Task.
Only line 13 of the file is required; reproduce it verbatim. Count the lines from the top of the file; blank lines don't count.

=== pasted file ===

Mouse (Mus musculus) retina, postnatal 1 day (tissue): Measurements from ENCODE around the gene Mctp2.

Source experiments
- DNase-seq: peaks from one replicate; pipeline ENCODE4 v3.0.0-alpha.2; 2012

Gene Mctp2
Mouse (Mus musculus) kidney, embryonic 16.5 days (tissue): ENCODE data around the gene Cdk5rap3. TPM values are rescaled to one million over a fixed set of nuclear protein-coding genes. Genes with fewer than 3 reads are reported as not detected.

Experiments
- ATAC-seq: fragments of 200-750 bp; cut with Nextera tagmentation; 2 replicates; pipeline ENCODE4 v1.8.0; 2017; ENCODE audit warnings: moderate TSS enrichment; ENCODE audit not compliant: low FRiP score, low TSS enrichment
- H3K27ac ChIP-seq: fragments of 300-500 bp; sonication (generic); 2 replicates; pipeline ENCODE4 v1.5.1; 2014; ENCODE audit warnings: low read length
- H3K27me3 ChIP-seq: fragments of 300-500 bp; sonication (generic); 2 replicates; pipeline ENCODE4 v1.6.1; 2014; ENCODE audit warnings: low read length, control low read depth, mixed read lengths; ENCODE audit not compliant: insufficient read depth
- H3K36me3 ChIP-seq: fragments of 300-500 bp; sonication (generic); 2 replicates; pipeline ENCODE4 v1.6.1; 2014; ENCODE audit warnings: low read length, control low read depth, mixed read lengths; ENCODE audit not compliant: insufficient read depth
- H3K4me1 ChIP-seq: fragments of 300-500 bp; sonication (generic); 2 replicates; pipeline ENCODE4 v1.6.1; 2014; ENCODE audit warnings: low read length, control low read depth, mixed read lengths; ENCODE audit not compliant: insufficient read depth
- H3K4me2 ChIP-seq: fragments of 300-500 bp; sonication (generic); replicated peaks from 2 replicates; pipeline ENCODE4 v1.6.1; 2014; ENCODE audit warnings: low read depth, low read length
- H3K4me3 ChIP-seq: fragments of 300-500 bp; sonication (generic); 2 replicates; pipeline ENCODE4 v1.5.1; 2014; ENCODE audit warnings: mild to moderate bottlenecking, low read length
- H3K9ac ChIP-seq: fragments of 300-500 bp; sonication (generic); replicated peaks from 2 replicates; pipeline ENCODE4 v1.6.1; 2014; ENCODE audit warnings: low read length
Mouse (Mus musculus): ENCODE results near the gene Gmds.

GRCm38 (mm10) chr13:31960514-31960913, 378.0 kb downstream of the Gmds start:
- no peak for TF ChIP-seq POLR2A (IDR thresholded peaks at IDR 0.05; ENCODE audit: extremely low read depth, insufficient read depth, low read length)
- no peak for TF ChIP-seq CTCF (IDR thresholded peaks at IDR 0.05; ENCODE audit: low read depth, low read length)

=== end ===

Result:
- H3K4me3 ChIP-seq: fragments of 300-500 bp; sonication (generic); 2 replicates; pipeline ENCODE4 v1.5.1; 2014; ENCODE audit warnings: mild to moderate bottlenecking, low read length